Investors’ greatest fear going into this year’s American presidential election is to see the 2000 election’s scenario and its impact on the financial markets repeat itself. Back then, George W. Bush and Al Gore fought over votes in Florida, which ultimately led to an intervention of the United States Supreme Court; subsequently, the S&P 500 index had dropped 12%. As for this ongoing election, Trump has already announced that he would contest the results and castigated mail-in voting, which he says is rampant with fraud.
It is not unusual for the dollar to drop prior to US presidential elections, as it appears to be a safe investment in a period characterized by volatility and insecurity. This time is no exception: the dollar has weakened against the euro during the last weeks (despite fluctuations due to the second lockdown in Europe).
Similarly, Bitcoin, Gold or Silver markets have been on the rise around election day. Furthermore, the S&P500 index has had a long-term positive trend, but the closer the election draws, the more the index tends to stagnate or decline. Indeed, even if there were moments of upturn between September and November, the weeks closer to the elections mainly consist of stagnation and drops, as investors hold their breath and their savings.
This trend can also be observed with the Dow Jones and Nasdaq indexes. Indeed, even if the financial markets are also impacted by the coronavirus pandemic, the impact of the US presidential election is still obvious: the closer the election gets, the greater the drops.
Volatility has also worsened near the elections: the index is now at 32. Usually such a number would indicate an upcoming crash. The possible consequences on the markets of Wednesday’s outcome are all the more considerable as the two candidates have very different programs, and as no one would, after 2016, dare to predict the result of the election. Biden is admittedly the candidate most likely to win according to survey institutes, but betting odds are higher now for Trump than what they were in 2016, and he was then the one elected.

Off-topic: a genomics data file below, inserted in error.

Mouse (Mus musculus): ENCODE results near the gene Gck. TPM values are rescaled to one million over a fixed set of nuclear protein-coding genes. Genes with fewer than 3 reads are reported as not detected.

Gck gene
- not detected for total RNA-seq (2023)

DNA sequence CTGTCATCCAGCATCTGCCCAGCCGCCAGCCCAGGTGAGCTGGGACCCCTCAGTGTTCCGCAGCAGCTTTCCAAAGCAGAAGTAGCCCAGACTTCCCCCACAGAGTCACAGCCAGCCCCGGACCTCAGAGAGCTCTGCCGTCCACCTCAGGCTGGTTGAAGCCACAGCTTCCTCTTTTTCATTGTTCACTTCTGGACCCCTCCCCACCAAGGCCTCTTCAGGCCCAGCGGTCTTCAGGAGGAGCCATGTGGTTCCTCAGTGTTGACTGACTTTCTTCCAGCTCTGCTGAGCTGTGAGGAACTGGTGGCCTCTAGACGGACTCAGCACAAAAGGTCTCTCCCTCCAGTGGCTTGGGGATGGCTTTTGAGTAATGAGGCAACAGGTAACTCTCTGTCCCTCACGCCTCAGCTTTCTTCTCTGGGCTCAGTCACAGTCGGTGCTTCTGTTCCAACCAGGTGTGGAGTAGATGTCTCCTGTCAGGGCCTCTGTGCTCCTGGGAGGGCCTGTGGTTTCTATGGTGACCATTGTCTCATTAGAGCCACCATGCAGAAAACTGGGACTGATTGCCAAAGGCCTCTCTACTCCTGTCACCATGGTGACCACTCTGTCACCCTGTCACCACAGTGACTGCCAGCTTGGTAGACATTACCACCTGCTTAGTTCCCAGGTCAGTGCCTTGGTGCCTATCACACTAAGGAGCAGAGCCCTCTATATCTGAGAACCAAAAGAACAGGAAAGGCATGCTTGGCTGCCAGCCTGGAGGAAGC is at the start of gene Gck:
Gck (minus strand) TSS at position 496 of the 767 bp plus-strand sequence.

The election will determine many things, ranging from the dollar’s value to the evolution of shares, depending on whether a stimulus plan will be passed or not and on the industries favored by the next POTUS. Indeed, markets love stability and according to LPL Research, in the short term, Wall Street will do better if the ruling party remains in charge. This is indeed illustrated by the graphic bellow.
Moreover, some sectors will back Donald Trump even if his policies have unpredictable consequences on the international stage, as he promises to lower taxes and protects polluting industries, even rejecting the idea of man-made global warming. If the Republican candidate wins, the dollar would rise by 0.2% against the euro and 0.5% against the yuan in the next hours.
If J. Biden wins, it would be the opposite. Indeed, the Democrats’ candidate is planning on raising taxes (from 21% to 28% for the corporate income tax), spending and increasing regulation. His main idea to boost the economy is a massive stimulus plan.
Sectors such as oil, banking and infrastructure may be reluctant to these measures, all the more so as it would lead to a debt increase. However, it would also lead to an increase in the issuance of U.S. government bonds, and to the dollar dropping in the hours following the election (+0.45% for the euro and the renminbi), consequences which could attract investors to the USA.
Indeed, the lower the dollar is, the more investors can buy shares and invest in the country. This Tuesday, November 3rd, the European, Asian and American markets were on the rise, as all bet on Biden’s victory and above all on his recovery plan. This Tuesday morning, the Dow Jones rose by 2.4%, the S&P 500 grew by 2.2% and finally the Nasdaq increased as well by 2.1%.
However, the consequences of the US election on financial markets will not be as important in the long run than what is commonly expected. Indeed, central banks have a lot of power on the rise or fall in financial markets. The graphic below shows it clearly.
If central banks do not have a structural solution to the uncertainty of markets nor to its volatility, they do have power on economic growth because the more liquidity is injected, the more reassured investors are.
In fact, since the 2008 crisis, central banks administer the financial market. They are the ones enabling markets to function correctly. No matter who is elected or what decisions the new president may take, central banks will be there to balance and regulate the markets.
Due to the US presidential election, there is a risk of market turbulence in the coming days and weeks. Whether it is a change in the industries and assets preferred by investors (from oil to U.S. government bonds, for example, if Biden is elected), in the exchange rates or in the evolution of stocks, the election will determine many things, even if in the long run, the decision of the American people will be balanced out by the central banks, and in particular the FED.
However, according to investment funds such as IG Bank, volatility and uncertainty will not end with the appointment and inauguration ceremony of the new president, as the coronavirus pandemic rages on and continues to impact economies and financial markets worldwide.
Written by Mathilde Derambure
Edited by Claire Oaks